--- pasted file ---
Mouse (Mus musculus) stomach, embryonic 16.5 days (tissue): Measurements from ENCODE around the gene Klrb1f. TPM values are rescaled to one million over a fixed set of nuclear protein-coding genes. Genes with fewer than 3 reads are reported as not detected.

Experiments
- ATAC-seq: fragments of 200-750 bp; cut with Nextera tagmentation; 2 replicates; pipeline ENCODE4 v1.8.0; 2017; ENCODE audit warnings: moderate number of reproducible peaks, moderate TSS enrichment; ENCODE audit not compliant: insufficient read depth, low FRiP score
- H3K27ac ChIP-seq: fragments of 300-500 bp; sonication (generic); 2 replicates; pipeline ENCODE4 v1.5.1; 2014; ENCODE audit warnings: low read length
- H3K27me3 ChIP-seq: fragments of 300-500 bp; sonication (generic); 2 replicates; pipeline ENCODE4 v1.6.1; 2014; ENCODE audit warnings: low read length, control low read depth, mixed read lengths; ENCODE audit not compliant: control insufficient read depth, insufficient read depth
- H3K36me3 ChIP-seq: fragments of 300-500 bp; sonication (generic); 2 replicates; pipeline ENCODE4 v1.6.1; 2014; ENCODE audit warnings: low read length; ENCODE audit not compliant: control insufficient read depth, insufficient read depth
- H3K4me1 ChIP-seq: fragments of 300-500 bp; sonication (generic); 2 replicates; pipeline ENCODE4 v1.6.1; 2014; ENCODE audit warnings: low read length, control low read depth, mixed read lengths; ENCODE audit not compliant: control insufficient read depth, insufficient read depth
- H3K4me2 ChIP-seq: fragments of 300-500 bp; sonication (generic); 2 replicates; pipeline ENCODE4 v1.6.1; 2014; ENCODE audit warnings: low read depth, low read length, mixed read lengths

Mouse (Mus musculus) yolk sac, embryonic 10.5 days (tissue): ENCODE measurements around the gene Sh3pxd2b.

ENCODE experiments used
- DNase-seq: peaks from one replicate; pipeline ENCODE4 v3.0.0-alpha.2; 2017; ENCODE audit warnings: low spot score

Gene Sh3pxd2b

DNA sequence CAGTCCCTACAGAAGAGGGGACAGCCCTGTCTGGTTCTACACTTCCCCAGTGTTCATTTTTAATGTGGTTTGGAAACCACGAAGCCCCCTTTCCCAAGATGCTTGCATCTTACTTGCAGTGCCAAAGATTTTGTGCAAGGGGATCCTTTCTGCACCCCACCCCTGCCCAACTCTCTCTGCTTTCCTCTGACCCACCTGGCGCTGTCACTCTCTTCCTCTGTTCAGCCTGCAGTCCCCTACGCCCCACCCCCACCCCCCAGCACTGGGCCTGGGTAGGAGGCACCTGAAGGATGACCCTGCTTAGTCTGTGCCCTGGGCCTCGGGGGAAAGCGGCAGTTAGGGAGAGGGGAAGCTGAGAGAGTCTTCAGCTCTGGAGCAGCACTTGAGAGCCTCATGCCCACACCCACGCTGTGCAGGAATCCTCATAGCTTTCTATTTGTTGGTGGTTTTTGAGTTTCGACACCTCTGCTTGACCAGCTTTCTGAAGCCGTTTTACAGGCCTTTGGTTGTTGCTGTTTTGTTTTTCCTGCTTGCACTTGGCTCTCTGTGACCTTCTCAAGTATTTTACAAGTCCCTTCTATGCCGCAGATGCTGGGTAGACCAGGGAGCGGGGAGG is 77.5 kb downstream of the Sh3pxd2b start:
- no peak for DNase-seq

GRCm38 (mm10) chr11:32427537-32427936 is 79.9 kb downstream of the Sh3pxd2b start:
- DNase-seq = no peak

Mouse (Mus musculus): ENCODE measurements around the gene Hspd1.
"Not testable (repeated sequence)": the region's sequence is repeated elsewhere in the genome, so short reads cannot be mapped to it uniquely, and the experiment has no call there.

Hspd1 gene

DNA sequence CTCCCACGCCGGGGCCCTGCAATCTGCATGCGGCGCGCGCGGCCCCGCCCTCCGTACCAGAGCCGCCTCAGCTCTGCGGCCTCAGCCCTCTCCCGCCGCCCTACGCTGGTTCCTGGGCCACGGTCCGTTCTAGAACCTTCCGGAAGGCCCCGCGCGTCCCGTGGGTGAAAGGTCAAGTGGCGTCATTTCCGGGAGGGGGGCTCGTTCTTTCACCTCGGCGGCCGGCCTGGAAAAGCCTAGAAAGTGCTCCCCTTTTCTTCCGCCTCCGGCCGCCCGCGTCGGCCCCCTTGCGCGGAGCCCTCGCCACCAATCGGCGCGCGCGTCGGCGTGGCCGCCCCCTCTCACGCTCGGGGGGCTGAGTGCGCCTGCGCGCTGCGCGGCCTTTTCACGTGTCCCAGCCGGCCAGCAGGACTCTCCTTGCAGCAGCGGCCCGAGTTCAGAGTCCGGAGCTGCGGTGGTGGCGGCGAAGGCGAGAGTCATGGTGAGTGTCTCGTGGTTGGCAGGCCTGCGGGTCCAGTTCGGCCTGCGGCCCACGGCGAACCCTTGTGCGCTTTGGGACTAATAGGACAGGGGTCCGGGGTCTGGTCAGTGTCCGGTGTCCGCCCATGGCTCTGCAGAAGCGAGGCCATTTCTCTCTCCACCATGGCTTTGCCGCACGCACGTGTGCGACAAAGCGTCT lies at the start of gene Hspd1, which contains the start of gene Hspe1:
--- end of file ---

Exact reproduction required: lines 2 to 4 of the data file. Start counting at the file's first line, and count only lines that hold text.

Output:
Experiments
- ATAC-seq: fragments of 200-750 bp; cut with Nextera tagmentation; 2 replicates; pipeline ENCODE4 v1.8.0; 2017; ENCODE audit warnings: moderate number of reproducible peaks, moderate TSS enrichment; ENCODE audit not compliant: insufficient read depth, low FRiP score
- H3K27ac ChIP-seq: fragments of 300-500 bp; sonication (generic); 2 replicates; pipeline ENCODE4 v1.5.1; 2014; ENCODE audit warnings: low read length